Friday, May 11, 2007

Why 6 is the Magic Number

(photo by Geri-Jean Blanchard from
I was talking with my friend Dan the other day--he's working on his writing, but sometimes finds it hard to finish projects. I suggested that he look around for a writer's group, or else start one. I've started a few playwright's groups--one has been going for 14 years and another is about five years old, plus I belong to a fiction writer's group. I've thought a lot about what it takes to make a writer's group work:

Size matters. For a group that meets fairly often, six is an ideal number. If you have people bring material every session, you can give everyone a chance in a three-hour session. In order for a meeting to be effective, you really need a minimum of four people present. If you have six people in your group, you won't have to cancel, even if someone is sick and another has dress rehearsal. With half a dozen writers, each person can have her say without an excessive amount of repetition. And with six people, there's less of a tendency for one or two dominant personalities to use up all the oxygen (as often happens in larger groups). If you meet once a month, and bring in longer pieces, six writers only have to produce twice a year, which is possible for most writers.

Chemistry counts. Finding six people who can all stand being in the same room with each other, year after year, is not easy. A lot of it is luck. It can be helpful to state from the outset that this is a new group and be sure to schedule a session explicitly for the purpose of evaluating how well the group has begun to gel. If it's not, then you're better off closing the group, with no hard feelings. Once a successful group is established, it's hard to fill empty slots, and patience is critical. In my playwrights group, we actually bring in prospective members as guest writers for one session before deciding. In order to include someone new, the decision needs to be unanimous.

Quality. I think it's a good idea not to be the best writer in your group (for at least one person, it can't be helped I suppose). I like working with people who I can learn from. As much as I want diversity in my group in most aspects, I think it is important to have writers of a somewhat narrow range of experience. Putting pure novices together with bestselling authors is unlikely to be useful for either set.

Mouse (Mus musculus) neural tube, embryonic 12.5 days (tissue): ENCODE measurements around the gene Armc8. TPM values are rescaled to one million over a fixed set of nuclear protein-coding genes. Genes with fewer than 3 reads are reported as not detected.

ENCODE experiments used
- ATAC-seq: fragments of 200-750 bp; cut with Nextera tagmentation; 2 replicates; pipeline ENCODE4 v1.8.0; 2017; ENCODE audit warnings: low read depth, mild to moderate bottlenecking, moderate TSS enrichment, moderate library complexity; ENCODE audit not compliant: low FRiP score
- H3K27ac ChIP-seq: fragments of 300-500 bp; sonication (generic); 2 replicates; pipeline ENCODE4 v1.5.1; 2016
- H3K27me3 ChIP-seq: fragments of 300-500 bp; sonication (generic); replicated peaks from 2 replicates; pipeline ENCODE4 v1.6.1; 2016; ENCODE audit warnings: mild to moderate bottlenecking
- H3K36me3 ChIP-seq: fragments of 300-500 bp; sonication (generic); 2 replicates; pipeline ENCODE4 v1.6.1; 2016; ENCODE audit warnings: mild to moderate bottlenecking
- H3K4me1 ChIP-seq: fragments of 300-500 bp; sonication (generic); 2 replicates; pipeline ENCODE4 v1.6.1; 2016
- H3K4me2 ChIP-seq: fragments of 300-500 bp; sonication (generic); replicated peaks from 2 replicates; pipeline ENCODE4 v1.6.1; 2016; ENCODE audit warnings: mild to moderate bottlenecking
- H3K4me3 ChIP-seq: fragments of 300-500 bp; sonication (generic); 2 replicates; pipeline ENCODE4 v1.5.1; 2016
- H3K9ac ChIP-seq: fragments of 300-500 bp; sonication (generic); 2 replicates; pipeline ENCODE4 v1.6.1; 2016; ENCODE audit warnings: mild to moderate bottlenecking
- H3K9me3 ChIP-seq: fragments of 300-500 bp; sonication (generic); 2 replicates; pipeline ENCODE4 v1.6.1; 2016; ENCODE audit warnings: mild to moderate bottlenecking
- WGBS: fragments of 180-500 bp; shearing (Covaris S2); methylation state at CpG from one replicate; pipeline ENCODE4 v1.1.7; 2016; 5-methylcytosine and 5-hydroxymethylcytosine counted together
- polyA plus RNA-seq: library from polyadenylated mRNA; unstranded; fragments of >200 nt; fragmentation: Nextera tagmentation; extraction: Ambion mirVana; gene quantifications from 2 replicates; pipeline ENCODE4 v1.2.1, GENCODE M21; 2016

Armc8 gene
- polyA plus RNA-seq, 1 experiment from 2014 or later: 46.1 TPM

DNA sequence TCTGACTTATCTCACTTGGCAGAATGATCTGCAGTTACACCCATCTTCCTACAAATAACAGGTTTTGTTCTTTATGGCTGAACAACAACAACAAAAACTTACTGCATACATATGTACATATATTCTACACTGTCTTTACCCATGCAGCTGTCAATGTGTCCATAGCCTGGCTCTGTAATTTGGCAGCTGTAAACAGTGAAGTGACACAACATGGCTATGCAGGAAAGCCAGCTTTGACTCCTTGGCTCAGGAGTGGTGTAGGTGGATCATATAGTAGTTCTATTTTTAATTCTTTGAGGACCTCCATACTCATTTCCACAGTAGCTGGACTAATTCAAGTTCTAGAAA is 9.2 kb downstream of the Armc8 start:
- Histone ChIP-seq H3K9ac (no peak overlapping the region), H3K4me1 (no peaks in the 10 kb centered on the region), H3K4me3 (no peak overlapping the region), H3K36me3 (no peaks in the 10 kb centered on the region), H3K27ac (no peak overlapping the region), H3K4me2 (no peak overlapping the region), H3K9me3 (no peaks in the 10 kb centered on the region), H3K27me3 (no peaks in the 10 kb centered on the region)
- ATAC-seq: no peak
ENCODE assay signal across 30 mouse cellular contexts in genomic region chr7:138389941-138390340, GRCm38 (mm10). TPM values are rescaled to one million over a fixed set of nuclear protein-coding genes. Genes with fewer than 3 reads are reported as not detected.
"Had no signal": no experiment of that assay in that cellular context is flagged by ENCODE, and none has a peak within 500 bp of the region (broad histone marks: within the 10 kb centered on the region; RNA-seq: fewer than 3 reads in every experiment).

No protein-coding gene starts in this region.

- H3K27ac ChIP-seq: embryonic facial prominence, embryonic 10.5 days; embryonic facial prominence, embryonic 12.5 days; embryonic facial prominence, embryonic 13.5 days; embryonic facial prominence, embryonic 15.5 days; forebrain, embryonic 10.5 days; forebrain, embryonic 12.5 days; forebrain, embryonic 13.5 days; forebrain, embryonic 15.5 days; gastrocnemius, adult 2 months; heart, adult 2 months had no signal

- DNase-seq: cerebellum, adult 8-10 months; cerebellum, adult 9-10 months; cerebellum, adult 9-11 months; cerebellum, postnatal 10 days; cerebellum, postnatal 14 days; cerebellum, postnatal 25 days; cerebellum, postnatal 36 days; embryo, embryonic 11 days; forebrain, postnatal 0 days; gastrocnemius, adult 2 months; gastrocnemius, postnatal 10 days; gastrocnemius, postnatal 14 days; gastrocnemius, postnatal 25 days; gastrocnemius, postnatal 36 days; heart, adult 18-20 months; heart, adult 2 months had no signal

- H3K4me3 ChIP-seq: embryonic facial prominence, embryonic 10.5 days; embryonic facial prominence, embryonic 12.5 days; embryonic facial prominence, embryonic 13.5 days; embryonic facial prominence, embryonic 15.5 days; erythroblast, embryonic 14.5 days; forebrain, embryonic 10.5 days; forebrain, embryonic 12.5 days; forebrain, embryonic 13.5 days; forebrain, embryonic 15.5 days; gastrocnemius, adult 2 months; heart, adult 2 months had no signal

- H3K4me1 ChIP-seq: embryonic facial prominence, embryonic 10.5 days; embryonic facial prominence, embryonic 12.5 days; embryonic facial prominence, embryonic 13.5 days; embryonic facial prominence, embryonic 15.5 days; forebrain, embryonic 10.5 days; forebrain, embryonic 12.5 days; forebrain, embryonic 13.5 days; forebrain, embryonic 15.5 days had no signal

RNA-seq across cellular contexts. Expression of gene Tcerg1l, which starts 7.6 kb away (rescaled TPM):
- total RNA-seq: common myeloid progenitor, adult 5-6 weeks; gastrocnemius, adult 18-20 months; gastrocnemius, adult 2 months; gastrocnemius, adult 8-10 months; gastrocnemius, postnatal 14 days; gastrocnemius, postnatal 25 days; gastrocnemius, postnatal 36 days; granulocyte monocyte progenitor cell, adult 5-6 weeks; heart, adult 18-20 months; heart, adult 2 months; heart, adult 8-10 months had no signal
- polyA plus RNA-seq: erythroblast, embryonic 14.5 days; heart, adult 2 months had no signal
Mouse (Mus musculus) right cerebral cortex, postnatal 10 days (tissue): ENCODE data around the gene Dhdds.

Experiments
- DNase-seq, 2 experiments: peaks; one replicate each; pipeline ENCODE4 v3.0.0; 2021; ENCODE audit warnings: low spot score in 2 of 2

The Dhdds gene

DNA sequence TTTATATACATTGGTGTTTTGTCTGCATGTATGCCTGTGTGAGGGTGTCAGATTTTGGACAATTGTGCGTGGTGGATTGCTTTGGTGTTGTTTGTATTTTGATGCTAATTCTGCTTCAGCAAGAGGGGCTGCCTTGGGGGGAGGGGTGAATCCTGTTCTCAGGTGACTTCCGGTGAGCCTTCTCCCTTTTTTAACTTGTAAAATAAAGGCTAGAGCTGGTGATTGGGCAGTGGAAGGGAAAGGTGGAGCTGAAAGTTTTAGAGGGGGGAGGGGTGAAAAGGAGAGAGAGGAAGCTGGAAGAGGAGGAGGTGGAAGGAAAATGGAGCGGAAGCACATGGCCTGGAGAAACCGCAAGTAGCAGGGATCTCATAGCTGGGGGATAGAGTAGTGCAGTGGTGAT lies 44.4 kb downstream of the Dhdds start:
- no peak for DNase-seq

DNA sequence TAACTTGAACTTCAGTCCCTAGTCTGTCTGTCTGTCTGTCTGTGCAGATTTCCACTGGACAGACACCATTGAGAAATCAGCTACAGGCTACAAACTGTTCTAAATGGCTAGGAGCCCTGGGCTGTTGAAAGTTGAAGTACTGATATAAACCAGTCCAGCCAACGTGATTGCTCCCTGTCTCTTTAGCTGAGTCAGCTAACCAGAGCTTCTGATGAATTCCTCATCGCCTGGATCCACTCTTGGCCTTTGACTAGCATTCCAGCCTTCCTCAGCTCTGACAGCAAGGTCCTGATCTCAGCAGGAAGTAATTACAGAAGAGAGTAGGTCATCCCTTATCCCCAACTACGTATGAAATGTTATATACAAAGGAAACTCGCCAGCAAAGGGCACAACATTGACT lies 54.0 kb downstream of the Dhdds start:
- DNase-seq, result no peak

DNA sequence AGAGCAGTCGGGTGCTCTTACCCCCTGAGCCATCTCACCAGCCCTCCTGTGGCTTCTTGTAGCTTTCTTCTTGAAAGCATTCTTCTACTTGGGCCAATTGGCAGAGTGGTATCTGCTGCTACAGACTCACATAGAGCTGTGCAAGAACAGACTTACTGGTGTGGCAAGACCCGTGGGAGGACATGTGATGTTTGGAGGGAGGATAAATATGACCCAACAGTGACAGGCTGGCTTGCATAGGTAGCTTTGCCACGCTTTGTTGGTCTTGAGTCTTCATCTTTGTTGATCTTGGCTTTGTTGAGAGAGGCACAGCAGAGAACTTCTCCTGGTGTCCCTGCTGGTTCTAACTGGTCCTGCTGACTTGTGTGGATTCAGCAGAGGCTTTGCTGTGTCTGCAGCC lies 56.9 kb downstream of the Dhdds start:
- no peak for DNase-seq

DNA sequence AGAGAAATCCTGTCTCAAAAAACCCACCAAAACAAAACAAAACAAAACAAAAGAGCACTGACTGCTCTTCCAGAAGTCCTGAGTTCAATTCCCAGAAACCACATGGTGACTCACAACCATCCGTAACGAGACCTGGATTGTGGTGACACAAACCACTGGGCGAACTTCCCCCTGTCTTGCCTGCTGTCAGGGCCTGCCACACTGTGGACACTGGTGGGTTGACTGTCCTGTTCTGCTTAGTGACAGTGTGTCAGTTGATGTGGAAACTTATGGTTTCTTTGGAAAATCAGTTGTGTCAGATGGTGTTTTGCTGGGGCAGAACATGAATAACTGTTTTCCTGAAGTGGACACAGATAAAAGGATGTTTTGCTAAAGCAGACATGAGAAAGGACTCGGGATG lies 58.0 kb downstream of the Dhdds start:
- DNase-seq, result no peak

Diversity. When putting together a group, it's important to have writers who write fairly differently from each other, but who can still appreciate the writing of each group member. A mix of genders, ages, races is much more stimulating than having five other folks whose writing styles and backgrounds are carbon copies of each other (and you).

Evaluate. My Rhombus playwright's group meets twice a year for four-month sessions (two times a month). After each semester, we schedule a business meeting where we just talk about the business of the group and how it's working. It's important to have this time away from the regular meetings, in order to continually refine the format and function of the group. (We always do it over dessert potluck, which is a fine traditions for writers with sweet tooths like me.)

Actors. This applies to playwrights groups. Find the best possible actors. Pay them a little bit if you can swing it. We hire two men and two women to read with us for the semester. We use different actors in the fall and spring semesters. Working with experienced actors helps all of our scripts, and the relationships that we've all formed have benefited everyone. One play developed in Rhombus went on to an Equity production and the show was able to use three actors who'd been reading the roles in our group.

Those are the main things I can think of at the moment. If you've had good luck starting groups and have other insights, please comment. I'd love to hear your thoughts. I'm especially curious about small screenwriter's groups. (There's a large screenwriter's group around here, but it seemed awfully big to me.)


Marissa said...

Nice summary, Patrick. Do either of your groups spend any focused time addressing publication or submissions, or is that a natural byproduct?

patrick said...

The two groups that I belong to mostly focus on the creation of new plays or fiction. Since all of us are getting produced or published, we do end up talking about marketing and the business a fair amount, but that's not the intentional focus of the group.